In a study, brief risk-reduction counseling at the time of a rapid HIV test was not effective for reducing new sexually transmitted infections during the subsequent six months among people at risk for HIV.
In the U.S., approximately 1.1 million people are estimated to be living with HIV infection, according to background information in the study, which was published in the Oct. 23/30 issue of the Journal of the American Medical Association. About one in five people living with HIV is thought to be undiagnosed.
The U.S. Preventive Services Task Force recently recommended that all people ages 15 to 65 be screened for HIV. A major issue regarding HIV testing of such a large population is the effectiveness of HIV risk-reduction counseling at the time of testing, the researchers noted, because counseling involves considerable time, personnel and financial costs.
Lisa R. Metsch, PhD, of Columbia Universitys Mailman School of Public Health in New York City, and colleagues conducted a trial to assess the effectiveness of counseling in reducing STI incidence among STI clinic patients. From April to December 2010, Project AWARE randomized 5,012 patients from nine STI clinics in the U.S. to receive either brief patient-centered HIV risk-reduction counseling with a rapid HIV test or the rapid HIV test with information only. Participants were assessed for multiple STIs at both the beginning of the study and six-month follow-up.
The core elements of the counseling included a focus on the patients specific HIV/STI risk behavior and negotiation of realistic and achievable risk-reduction steps. The prespecified outcome was a cumulative incidence of any of the measured STIs over six months. All participants were tested for Neisseria gonorrhoeae, Chlamydia trachomatis, Treponema pallidum, herpes simplex virus 2 and HIV. Women also were tested for Trichomonas vaginalis.
The researchers found no statistically significant difference in six-month composite STI incidence by study group: STI incidence was 250 of 2,039 (12.3%) in the counseling group and 226 of 2,032 (11.1%) in the information group. This pattern was consistent at all sites. Analyses by age group, race/ethnicity and sex (for heterosexuals) also demonstrated no effect of counseling on STI rates.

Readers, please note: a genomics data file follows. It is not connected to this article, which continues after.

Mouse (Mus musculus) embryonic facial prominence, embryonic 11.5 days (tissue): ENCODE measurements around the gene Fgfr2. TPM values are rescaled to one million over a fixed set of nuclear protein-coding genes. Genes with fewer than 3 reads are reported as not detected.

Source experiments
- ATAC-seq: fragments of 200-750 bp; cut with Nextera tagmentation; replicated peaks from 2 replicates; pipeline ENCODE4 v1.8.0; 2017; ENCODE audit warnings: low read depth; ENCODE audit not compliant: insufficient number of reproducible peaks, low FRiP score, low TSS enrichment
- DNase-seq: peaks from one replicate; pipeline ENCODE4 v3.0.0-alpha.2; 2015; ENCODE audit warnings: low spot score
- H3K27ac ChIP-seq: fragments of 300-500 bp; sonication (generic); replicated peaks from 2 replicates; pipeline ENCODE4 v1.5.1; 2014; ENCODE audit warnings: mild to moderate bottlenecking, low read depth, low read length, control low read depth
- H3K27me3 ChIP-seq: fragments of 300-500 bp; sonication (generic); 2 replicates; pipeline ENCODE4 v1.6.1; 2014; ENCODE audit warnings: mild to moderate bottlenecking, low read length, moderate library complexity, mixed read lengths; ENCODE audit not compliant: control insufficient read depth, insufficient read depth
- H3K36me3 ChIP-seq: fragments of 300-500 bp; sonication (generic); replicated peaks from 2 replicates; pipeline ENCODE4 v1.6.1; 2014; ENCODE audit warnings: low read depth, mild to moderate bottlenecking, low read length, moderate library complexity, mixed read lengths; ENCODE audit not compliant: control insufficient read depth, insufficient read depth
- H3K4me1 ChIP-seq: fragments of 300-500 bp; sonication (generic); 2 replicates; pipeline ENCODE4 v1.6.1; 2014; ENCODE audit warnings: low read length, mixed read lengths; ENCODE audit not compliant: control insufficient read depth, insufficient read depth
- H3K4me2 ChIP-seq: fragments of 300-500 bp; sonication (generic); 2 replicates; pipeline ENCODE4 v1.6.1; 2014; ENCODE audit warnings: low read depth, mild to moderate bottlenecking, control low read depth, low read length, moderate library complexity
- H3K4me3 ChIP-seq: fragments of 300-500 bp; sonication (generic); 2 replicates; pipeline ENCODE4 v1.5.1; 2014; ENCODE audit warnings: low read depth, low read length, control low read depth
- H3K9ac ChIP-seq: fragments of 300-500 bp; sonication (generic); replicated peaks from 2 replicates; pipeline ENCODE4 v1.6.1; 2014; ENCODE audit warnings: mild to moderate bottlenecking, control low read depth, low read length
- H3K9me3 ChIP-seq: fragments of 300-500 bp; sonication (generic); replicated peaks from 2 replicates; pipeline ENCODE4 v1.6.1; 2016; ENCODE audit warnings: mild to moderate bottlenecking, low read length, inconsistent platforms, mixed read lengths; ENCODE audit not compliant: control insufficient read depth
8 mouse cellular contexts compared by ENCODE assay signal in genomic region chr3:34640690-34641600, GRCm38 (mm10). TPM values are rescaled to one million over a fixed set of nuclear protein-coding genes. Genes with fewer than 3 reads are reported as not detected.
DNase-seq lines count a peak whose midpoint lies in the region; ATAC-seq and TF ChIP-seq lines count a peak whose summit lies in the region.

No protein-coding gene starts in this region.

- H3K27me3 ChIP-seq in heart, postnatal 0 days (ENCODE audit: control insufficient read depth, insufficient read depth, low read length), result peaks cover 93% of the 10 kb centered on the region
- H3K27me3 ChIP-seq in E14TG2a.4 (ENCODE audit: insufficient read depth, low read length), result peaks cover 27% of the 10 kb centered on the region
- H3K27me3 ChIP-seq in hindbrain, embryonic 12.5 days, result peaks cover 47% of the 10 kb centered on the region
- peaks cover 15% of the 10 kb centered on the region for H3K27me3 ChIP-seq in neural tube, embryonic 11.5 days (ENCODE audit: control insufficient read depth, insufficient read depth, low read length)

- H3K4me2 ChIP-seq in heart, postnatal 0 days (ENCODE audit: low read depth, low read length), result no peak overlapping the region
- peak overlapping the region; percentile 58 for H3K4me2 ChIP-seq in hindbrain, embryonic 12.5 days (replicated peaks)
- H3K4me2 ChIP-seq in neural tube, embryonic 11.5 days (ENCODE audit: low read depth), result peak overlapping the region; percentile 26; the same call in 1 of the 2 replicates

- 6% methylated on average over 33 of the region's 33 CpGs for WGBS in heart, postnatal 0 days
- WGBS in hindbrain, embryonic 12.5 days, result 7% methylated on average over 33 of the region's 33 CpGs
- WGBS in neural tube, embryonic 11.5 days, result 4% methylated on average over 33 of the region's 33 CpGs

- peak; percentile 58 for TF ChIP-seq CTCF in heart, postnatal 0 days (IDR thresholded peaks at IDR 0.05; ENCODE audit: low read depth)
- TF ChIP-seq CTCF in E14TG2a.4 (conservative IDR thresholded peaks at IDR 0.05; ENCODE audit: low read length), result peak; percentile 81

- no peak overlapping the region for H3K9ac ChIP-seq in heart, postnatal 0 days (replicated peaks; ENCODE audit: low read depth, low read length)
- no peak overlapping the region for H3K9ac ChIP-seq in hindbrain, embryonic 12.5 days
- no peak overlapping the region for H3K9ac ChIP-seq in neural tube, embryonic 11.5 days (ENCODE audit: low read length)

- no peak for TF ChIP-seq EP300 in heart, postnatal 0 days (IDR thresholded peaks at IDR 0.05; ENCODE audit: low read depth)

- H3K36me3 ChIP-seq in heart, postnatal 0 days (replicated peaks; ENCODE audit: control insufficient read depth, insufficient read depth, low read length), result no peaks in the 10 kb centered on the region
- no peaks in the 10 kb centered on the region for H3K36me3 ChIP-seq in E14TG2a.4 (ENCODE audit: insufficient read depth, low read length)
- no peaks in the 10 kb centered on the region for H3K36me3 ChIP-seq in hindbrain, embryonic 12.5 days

Despite the historical emphasis on risk-reduction counseling as integral to the HIV testing process, no contemporary data exist on the effectiveness of such counseling, the authors wrote. The results of Project AWARE help fill this gap.
Overall, these study findings lend support for reconsidering the role of counseling as an essential adjunct to HIV testing. This inference is further buttressed by the additional costs associated with counseling at the time of testing: Without evidence of effectiveness, counseling cannot be considered an efficient use of resources. Post-test counseling for persons testing HIV-positive remains essential, both for addressing psychological needs and for providing and ensuring follow-through with medical care and support.
A more focused approach to providing information at the time of testing may allow clinics to use resources more efficiently to conduct universal testing, potentially detecting more HIV cases earlier and linking and engaging HIV-infected people in care.
In an accompanying editorial, Jason S. Haukoos, MD, MSc, of the Denver Health Medical Center, and Mark W. Thrun, MD, of Denver Public Health, wrote: In an era of shrinking resources, clinicians and policymakers cannot ignore data that inform efficient clinical practice.
Maximizing identification of individuals with undiagnosed HIV infection and reducing viral transmission will require consistent and extensive HIV testing with emphasis, for those identified with HIV infection, on linkage to care, treatment and adherence. Although utilization of prevention counseling in the context of these post-HIV testing efforts remains to be characterized, results of the AWARE trial support the notion that prevention counseling in conjunction with HIV testing is not effective and should not be included as a routine part of practice.
Study abstract: http://jama.jamanetwork.com/article.aspx?articleid=1758751